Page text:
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Young People: Alternatives to University — Motion to Take Note

Part of the debate – in the House of Lords at 3:47 pm on 23rd October 2014.

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Photo of Lord Liddle Lord Liddle Labour 3:47 pm, 23rd October 2014

My Lords, I thank the noble Lord, Lord Monks, and congratulate him on introducing this debate. This is one of the central challenges facing British society, both economically and socially. Unless we can do something about vocational education we will face an increasing problem of NEETs, of which my noble friend Lady Nye has spoken. Opportunities for young people without qualifications are in secular decline. Unemployment rates for people without skills are rising and this is a huge social challenge. At the same time, we have the economic challenge of the huge skills shortages that we know exist in STEM subjects in technician-level jobs. That is a major barrier to us becoming a more successful industrial country. There is now a bit of an opportunity to reindustrialise ourselves.

There have been many expert speeches today, and I am not an expert in this field, but I have thought about it as someone involved in politics for a very long time. What has always struck me is how we have known about this major problem in our society—certainly for decades, though some would argue for over a century—yet no Government have managed to crack it, despite effort, lots of activity and lots of public money. Something about our politics explains this failure. It is partly a lack of ability to build consensus about how we do things—consensus that can last and survive a change of Government.

I remember that when we came to power in 1997 we had two very big promises on vocational education, both of which are worth reminding ourselves of because they show how Governments can fail as well as succeed. One was that we would establish a university of industry, which sounded wonderful—a kind of Open University for skills. The other promise was to establish an individual learning account which, again, sounded an absolutely wonderful idea where employers, individuals and the taxpayer could contribute to a pot of money with which people could decide for themselves how to improve their qualifications. Both of those great ideas bit the dust. Indeed, the ILA was a bit of a disaster and had to be withdrawn at very short notice.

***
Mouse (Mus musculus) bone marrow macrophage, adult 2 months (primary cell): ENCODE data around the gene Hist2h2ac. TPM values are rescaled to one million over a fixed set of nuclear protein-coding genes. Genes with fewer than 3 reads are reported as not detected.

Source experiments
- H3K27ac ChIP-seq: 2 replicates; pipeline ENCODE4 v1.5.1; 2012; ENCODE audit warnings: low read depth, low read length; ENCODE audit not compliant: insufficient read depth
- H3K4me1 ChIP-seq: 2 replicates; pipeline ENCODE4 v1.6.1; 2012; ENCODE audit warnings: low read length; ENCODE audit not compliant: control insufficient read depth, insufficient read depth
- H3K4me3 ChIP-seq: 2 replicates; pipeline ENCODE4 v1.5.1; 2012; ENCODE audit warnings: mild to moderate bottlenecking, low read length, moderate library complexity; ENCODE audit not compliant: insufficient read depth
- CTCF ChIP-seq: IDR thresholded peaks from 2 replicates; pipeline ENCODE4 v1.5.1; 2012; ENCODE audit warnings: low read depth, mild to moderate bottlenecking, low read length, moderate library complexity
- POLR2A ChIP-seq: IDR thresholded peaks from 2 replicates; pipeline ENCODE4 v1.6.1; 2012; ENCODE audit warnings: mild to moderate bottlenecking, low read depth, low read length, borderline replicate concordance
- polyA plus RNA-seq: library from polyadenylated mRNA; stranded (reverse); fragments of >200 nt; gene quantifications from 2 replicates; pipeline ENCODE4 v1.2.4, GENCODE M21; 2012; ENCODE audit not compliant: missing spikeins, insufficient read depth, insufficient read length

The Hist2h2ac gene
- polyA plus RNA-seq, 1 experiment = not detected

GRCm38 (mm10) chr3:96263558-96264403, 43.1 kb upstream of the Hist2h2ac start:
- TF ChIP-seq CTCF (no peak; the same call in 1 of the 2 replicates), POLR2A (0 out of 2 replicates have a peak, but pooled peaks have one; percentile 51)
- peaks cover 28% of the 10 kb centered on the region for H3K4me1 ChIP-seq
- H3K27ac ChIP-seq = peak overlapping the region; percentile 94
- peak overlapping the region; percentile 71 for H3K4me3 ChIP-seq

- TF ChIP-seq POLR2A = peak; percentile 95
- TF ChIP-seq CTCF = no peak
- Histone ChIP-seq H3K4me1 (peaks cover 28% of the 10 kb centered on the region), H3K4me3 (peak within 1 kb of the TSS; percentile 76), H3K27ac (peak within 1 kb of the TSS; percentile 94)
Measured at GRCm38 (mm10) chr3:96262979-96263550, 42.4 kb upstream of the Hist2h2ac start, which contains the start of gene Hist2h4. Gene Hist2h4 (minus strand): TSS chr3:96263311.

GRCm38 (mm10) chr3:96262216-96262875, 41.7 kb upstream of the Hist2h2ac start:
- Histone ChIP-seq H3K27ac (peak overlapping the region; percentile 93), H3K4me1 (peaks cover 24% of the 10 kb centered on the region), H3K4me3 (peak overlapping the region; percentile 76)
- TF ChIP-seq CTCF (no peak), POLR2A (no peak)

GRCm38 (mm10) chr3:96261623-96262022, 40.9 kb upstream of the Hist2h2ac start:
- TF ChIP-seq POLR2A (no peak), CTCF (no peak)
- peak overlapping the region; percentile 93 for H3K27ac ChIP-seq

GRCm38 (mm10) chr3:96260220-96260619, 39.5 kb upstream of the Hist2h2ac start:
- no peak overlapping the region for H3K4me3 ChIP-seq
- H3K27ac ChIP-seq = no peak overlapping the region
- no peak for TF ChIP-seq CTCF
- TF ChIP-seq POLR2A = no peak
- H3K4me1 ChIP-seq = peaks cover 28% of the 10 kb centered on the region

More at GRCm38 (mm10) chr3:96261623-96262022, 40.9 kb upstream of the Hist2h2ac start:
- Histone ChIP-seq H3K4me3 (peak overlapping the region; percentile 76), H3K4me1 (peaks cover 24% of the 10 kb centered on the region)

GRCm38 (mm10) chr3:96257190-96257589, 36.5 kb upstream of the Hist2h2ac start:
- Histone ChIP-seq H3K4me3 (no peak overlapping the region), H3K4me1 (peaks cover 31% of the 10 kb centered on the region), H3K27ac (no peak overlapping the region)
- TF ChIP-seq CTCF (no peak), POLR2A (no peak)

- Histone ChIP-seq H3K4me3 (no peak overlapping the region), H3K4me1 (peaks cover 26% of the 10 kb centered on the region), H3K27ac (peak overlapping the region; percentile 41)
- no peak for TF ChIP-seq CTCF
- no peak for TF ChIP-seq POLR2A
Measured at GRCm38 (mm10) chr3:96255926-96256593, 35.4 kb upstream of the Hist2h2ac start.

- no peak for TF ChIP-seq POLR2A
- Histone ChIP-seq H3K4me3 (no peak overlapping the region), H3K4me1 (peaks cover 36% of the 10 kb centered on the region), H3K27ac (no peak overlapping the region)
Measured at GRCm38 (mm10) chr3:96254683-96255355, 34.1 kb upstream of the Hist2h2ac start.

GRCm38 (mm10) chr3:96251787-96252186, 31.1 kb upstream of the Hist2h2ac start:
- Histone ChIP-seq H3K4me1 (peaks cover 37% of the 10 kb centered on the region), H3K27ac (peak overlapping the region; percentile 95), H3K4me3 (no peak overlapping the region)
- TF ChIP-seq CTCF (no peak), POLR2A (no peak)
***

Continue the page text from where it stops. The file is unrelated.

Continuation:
A bit of my bedtime reading at the moment is the excellent book by Tony King and Ivor Crewe, The Blunders of our Governments. This is an area in which there have been blunders by Governments, with too many interventions from the top down by Ministers who try to change things. In future, we have to learn the lessons of that and try to think longer term on how we tackle these problems.

We should look to one of the great successes of Britain, which is our university system. Why are the universities successful? They are autonomous institutions, have a mixed economy of funding and have the ability to decide their own strategy. In vocational education we do not have that number of strong enough institutions and we must put the effort into remedying that systemic failure. What sorts of things would I look at? I would think about how we expand the excellent idea of university technical colleges. I do not think that they will really expand unless we empower our cities to do more in this area. Cities have a crucial role in deciding what skills are needed to be developed in their area.

Secondly, we have our colleges, as the right reverend Prelate said. At present, too many of them are chasing funding streams rather than thinking about how, as institutions, they play a role in the development of their local economy. I think that somehow we have to liberate the colleges. We need to give professional bodies, such as the engineering bodies, a much bigger role in deciding on technical qualifications which should become the ticket for the job. I believe that we need to correct the overflexibility of our labour market. I have come to the view that we will not make progress in this area unless we incentivise employer co-operation sector by sector, so that money for training is provided in return for controlled entry standards and decent pay for people who are doing apprenticeships. The Government have actively to try to bring employers together and perhaps recreate the kind of partnerships that used to exist in some areas with the industrial training boards. It is the institutions that need to be developed if we are to make this sector as successful as our universities have been.